In early August 2022 I decided that, as a 50th birthday present to myself, I was going to walk across the whole of England, from the Cumbrian Village of Saint Bees to Robin Hood’s Bay in North Yorkshire, following the path of Wainwright’s Coast to Coast. I began a journal of the preparation and, hopefully, completion of that trip at around the same time. As it’s getting very long I decided to start posting individual entries, but all entires will still be available in the massive, original post as well.
September 21, 2023: When I wrote my diary entry yesterday I was still coming down from the adrenaline rush of the day’s hike. After it was gone, I realized that I was more mentally exhausted than physically exhausted. Absolutely drained, in fact. Then I slept poorly, waking up due to hyper-realistic dreams in which I was crossing rushing rivers and clinging to rocks while trying not to fall on flooded trails. Which is to say: I was reliving Wednesday’s hike with some mild post-traumatic sprinkles on top. I gave up on sleep at 4am and looked at what the day ahead of me had in store.
It was not inviting. Another fell but larger and steeper and with more water crossings than yesterday. Perhaps they had calmed down but not necessarily, as it still rained overnight. Oh, and after the descent there would still be another 11 miles worth of walking. It sounded like absolutely nothing I wanted to do, so I called an audible and took a roundabout route that Wainwright himself advised people to take in poor weather. I did this despite the fact that today’s weather was absolutely lovely, because (a) who knows how long those becks will surge; and (b) I was kinda over it.
There was a time in my life when I would’ve been disappointed in myself for making this decision, but I don’t have any regrets. The Coast to Coast, like all long walks, is more of a mental challenge than a physical one and, even though I was exhilarated after getting through yesterday, and even though I felt strong enough physically to get over the mountain, I was in no mental state to do it again. I still have a lot of miles ahead of me and I have to listen to what both my body and my mind are telling me. Ultimately, the point is to get across the country and enjoy myself, not count off mountain peaks and spend a fifth straight day in extremis.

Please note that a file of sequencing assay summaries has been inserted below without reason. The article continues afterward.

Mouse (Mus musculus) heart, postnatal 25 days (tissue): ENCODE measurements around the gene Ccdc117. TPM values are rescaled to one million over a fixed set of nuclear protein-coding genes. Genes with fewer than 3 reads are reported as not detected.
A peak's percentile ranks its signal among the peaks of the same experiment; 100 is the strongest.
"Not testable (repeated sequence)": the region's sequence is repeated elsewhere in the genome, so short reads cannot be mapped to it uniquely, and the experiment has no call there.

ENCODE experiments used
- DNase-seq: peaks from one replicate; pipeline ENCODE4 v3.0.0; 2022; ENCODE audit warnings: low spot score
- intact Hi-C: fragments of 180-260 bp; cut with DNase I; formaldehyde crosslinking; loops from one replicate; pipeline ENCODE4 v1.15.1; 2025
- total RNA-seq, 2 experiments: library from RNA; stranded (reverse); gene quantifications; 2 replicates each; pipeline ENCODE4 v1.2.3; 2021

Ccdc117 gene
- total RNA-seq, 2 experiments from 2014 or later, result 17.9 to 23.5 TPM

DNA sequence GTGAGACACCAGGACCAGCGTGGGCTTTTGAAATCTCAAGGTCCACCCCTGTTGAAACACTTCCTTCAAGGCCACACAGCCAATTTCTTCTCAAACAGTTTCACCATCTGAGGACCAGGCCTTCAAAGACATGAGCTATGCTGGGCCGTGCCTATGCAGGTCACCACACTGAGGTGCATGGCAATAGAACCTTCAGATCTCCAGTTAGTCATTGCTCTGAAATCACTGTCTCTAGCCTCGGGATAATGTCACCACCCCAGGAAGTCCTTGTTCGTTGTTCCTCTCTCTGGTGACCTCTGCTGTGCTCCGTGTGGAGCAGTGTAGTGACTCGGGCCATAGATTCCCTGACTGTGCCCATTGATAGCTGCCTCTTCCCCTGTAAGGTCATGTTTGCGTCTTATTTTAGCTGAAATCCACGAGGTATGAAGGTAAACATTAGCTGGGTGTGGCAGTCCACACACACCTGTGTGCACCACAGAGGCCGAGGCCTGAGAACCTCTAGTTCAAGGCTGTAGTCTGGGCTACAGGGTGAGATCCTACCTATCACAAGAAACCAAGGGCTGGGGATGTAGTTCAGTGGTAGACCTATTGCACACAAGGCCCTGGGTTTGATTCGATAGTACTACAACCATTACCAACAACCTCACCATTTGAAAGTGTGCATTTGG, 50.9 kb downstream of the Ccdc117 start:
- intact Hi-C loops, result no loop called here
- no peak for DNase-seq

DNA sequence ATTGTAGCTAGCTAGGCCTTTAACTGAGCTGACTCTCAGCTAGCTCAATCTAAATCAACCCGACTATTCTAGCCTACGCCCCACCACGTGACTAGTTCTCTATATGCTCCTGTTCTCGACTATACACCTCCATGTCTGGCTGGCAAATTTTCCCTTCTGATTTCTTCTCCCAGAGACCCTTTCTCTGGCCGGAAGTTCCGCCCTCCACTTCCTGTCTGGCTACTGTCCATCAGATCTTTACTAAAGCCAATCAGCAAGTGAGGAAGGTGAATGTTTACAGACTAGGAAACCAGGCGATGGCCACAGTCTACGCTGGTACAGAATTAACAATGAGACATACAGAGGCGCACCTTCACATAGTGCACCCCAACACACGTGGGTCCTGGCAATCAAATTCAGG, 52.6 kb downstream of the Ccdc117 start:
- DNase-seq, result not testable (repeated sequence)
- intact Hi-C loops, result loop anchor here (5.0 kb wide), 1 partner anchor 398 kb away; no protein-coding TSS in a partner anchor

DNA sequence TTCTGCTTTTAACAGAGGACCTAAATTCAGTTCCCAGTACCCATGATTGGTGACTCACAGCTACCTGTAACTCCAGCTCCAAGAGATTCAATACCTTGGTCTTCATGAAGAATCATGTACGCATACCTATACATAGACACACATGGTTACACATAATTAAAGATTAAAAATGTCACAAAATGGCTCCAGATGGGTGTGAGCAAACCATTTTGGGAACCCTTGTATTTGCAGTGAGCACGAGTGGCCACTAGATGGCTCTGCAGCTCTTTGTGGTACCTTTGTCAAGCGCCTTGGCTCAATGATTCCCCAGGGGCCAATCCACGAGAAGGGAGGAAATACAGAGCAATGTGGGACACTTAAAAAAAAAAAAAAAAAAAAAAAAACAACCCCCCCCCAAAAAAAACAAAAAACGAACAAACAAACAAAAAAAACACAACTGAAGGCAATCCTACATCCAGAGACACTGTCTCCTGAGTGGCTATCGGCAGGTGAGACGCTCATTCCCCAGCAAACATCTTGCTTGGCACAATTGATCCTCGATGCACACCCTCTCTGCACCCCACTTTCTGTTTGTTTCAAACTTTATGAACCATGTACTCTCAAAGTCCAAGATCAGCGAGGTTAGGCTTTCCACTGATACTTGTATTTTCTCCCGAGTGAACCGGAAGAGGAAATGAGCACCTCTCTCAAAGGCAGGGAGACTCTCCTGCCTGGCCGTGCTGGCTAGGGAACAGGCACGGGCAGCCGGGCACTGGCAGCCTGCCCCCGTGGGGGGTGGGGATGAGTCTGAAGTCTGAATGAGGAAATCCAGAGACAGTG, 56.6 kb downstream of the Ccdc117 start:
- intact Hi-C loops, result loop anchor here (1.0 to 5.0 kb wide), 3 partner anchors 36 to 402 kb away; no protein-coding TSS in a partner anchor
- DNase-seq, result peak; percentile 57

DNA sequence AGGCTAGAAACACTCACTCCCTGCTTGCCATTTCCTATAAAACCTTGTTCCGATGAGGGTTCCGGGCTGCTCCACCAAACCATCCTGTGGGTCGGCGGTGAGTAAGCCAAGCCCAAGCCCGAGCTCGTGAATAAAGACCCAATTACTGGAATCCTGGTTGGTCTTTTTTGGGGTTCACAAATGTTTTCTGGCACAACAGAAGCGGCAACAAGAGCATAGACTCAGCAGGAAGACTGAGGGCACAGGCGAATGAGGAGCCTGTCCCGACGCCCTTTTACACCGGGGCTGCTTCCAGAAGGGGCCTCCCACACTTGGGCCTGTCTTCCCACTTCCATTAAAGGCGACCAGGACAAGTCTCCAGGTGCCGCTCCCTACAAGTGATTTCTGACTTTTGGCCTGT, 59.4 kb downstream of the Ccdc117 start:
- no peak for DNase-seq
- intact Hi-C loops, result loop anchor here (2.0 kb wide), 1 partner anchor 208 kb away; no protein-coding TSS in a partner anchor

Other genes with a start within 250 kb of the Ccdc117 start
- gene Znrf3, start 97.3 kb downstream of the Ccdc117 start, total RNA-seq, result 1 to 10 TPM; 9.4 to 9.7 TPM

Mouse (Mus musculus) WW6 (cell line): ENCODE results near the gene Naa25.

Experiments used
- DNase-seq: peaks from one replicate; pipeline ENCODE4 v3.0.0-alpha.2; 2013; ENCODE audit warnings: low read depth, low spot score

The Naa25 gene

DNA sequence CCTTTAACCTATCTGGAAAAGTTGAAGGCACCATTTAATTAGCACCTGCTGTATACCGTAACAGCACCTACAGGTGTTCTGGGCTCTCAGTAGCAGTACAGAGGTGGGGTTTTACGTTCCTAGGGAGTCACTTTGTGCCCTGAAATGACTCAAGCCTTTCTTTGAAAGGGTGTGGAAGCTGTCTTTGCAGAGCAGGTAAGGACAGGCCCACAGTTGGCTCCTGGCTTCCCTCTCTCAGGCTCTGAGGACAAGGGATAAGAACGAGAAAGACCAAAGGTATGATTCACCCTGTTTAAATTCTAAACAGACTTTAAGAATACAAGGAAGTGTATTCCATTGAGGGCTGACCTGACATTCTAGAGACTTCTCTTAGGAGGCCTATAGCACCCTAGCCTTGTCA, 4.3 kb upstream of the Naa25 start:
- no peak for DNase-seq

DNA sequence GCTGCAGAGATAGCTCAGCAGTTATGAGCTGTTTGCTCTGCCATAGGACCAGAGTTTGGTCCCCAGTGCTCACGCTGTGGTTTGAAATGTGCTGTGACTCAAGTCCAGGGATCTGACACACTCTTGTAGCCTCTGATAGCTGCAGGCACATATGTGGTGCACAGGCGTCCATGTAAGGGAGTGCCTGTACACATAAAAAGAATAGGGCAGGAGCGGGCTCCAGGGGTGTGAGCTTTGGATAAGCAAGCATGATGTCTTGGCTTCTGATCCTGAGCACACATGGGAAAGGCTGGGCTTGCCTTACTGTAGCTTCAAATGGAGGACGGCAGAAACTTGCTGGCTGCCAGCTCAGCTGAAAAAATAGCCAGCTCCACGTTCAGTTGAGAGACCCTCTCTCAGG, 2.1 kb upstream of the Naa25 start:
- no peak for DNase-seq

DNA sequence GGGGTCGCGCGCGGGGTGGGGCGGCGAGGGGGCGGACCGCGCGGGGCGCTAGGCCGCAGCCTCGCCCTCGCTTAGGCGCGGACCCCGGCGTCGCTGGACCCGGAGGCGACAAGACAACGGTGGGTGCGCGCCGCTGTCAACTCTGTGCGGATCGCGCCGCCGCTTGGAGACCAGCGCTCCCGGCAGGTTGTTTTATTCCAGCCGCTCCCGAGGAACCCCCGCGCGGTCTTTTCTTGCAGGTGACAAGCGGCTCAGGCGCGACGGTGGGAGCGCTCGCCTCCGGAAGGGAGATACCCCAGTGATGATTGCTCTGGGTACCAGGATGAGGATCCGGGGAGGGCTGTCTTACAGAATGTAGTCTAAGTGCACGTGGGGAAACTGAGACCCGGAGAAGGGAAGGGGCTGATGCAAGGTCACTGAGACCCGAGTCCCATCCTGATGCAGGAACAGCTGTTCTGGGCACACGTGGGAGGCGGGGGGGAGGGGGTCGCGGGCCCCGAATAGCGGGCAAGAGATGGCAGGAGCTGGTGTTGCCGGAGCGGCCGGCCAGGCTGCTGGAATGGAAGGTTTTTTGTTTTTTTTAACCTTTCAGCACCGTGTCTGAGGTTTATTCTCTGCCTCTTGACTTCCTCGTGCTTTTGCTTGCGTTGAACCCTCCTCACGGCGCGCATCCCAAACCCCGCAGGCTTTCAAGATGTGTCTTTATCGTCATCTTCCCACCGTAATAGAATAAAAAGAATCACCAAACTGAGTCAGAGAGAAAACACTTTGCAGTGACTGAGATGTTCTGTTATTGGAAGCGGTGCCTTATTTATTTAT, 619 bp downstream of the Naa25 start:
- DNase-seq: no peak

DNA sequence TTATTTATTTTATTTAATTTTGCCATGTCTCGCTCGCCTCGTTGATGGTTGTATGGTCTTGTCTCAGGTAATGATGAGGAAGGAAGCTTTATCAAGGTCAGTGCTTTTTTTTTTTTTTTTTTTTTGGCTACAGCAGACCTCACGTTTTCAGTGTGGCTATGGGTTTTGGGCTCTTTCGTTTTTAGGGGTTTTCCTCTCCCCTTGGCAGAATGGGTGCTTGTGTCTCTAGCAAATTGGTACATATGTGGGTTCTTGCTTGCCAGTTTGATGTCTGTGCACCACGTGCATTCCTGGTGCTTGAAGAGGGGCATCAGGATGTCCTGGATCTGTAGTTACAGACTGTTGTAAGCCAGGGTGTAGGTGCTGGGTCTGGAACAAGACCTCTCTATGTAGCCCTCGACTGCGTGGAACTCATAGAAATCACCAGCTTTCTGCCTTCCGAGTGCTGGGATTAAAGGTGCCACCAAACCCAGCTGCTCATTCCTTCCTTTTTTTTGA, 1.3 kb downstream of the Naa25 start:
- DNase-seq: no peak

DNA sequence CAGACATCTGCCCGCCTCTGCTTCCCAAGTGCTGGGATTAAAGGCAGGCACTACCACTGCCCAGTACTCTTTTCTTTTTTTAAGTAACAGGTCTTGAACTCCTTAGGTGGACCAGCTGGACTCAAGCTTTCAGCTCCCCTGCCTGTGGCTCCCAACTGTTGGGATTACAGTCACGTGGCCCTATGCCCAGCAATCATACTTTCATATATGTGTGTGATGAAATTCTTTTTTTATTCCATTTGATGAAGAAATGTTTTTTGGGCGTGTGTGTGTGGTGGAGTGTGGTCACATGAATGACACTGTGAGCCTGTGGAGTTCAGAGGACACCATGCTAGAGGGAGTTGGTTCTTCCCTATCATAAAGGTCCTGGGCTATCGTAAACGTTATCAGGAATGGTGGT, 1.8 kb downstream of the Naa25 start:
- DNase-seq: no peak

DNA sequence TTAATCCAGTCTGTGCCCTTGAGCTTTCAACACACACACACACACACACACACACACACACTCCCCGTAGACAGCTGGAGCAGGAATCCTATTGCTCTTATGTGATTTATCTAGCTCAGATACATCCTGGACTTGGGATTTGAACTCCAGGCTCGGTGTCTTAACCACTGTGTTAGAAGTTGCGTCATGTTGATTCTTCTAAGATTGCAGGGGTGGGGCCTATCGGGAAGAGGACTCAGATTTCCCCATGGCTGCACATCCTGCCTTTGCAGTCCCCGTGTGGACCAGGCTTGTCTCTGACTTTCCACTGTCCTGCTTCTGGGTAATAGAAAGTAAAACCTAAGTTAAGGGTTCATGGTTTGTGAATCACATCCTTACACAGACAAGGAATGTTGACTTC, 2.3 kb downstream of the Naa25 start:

The roundabout way takes you northeast up the lake to the village of Pooley Bridge followed by a southeast turn that takes you around the back of the mountain. It still takes you up a fell — Askham Fell — but it’s a very modest one of about 1,000 feet compared to the 2,700 or so feet the standard route takes. It’s a true leisurely hill walk, not a scramble or a climb and there are no becks to be found. After the small fell you descend through a bracken-filled moor which puts me in mind of the kind of terrain I’ll be covering for many, many miles later in the trip. The route crosses High Street, the old Roman road that, extending south, ends up climbing and crossing the high fell route I skipped today, and where the name “High Street” is more famously applied. It then takes you along an absolutely charming road through the countryside, going through a couple of tiny villages, then more countryside, and then deposits you in the village of Shap, where I am staying tonight.
With the exception of some light rain when I woke up in Glenridding but which subsided before I set out, it was sunny all day. There was no complicated navigation so for the first time I could listen to some music and put myself in that mindspace that best lends itself to miles and miles of walking. I painstakingly studied the Coast to Coast for the past year so I knew full well how rugged and difficult the Lake Country portion of the walk was going to be, but today’s walk was like what most people imagine I’m doing over here as far as scenery and terrain are concerned. Indeed, based on conversations I’ve had over the past several days, there are no small number of fellow walkers who believed the whole walk would be like this too. The Lake District smacked me in the face a bit, but I imagine it really smacks you in the face if you’re not ready for it.
It’ll be an early bedtime for me tonight. I’ll sleep well, knowing that I made the smart choice today, even if it wasn’t the boldest one. To thine own self be true, ya know?
Before I get to the day’s hike, I absolutely HAVE to share this from last night at the Fairlight back in Glenridding. This may just look like a utility closet with a water heater and random cleaning supplies, but it’s also what passes for the Fairlight’s drying room. When the proprietor showed it to me I had to try hard not to show my dubiousness, especially considering how fully soaked my clothes were, following my day of fording raging becks. Particularly my boots, as it’s really, really hard to get your boots fully dry once they’ve been drenched. But friends: my boots, which I balanced upside down on the top copper pipes, with my socks and other clothes below them, came out a dry as a bone and pleasingly warm. This sad looking closet is the absolute best drying room in England, of this I am certain.